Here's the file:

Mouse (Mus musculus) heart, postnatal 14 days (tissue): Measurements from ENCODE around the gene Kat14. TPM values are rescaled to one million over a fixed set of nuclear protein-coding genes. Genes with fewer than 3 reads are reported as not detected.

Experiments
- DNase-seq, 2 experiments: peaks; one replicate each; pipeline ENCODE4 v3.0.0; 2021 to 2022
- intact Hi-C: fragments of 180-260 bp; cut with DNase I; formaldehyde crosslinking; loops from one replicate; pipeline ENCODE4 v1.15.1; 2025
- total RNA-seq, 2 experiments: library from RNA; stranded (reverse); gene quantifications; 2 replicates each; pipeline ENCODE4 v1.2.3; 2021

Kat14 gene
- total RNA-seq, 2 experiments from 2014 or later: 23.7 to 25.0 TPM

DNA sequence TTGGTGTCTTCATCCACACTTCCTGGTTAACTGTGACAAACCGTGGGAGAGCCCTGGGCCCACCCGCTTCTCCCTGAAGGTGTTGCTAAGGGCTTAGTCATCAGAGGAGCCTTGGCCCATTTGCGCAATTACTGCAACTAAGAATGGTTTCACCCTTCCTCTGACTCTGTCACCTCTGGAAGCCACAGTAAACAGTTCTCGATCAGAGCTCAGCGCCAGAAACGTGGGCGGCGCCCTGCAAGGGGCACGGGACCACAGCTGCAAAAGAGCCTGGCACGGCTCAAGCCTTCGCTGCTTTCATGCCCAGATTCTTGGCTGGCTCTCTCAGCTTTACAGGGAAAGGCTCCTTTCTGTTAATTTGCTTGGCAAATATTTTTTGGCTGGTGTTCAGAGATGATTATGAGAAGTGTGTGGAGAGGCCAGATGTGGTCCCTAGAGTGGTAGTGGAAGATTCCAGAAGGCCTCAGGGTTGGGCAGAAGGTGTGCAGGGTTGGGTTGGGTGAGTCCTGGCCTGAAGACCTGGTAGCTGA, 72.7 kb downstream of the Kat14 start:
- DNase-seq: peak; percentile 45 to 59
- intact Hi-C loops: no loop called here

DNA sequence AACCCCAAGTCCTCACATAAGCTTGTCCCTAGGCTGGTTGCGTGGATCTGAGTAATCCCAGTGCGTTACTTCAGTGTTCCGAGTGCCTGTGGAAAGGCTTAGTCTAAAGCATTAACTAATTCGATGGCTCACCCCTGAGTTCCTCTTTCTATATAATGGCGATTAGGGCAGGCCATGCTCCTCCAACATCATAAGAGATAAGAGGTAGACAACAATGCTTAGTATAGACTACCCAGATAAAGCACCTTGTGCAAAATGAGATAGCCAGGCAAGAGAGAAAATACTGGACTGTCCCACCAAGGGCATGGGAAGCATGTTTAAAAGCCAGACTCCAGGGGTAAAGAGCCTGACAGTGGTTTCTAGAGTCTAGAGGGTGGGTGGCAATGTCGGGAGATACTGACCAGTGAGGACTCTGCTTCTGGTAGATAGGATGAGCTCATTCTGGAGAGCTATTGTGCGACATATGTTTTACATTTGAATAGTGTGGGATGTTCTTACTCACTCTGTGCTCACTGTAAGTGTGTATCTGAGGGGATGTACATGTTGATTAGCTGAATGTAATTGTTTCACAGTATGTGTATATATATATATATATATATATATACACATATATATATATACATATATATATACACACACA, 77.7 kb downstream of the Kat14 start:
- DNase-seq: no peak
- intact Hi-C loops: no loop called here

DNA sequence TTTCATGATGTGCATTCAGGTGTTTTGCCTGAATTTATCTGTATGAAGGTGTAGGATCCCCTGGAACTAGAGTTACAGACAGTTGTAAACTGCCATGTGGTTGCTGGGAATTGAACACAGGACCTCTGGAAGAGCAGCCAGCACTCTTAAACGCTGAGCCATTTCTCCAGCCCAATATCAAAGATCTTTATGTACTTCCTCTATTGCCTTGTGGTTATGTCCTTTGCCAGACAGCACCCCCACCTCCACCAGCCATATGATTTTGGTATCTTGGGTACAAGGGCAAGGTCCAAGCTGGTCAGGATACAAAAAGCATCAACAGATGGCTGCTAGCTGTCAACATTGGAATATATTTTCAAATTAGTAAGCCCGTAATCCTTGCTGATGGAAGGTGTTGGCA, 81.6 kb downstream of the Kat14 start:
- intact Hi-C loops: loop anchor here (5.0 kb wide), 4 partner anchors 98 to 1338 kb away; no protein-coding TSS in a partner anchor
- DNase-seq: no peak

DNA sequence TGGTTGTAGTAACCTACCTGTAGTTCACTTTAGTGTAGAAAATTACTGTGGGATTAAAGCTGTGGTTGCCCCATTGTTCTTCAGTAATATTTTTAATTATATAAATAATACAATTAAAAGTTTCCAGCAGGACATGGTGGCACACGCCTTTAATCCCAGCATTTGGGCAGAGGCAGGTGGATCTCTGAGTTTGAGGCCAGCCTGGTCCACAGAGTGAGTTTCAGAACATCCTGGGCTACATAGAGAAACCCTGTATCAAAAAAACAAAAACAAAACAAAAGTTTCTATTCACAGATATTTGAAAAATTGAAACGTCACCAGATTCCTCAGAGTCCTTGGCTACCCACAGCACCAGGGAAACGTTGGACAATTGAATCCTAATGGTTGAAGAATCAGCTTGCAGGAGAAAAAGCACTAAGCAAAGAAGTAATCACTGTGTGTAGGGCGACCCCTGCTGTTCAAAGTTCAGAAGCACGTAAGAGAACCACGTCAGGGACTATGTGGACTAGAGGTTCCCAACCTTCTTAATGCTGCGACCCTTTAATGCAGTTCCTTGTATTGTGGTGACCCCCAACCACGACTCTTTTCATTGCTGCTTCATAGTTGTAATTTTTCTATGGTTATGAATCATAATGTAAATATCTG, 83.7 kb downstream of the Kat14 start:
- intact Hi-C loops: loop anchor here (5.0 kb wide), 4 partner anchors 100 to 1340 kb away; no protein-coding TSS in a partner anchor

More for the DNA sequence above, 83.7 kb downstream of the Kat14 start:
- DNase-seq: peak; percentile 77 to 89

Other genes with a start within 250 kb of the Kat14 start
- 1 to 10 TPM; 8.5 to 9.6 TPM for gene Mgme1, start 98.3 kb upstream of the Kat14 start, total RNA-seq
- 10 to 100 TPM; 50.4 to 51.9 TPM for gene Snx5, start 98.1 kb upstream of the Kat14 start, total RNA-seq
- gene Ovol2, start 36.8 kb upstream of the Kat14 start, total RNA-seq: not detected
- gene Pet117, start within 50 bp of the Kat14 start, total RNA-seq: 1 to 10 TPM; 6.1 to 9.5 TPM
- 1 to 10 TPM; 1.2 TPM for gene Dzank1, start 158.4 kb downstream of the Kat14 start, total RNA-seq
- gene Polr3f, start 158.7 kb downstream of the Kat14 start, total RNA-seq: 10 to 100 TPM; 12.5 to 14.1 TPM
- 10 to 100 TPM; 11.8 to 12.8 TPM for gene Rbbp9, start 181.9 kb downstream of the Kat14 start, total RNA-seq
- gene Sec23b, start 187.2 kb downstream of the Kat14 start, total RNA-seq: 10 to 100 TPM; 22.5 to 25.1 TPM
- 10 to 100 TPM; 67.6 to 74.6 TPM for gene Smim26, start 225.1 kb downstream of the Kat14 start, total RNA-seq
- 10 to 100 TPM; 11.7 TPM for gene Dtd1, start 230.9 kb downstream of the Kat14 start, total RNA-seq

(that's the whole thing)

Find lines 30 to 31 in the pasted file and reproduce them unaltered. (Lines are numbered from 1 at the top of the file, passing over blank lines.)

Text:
- 10 to 100 TPM; 67.6 to 74.6 TPM for gene Smim26, start 225.1 kb downstream of the Kat14 start, total RNA-seq
- 10 to 100 TPM; 11.7 TPM for gene Dtd1, start 230.9 kb downstream of the Kat14 start, total RNA-seq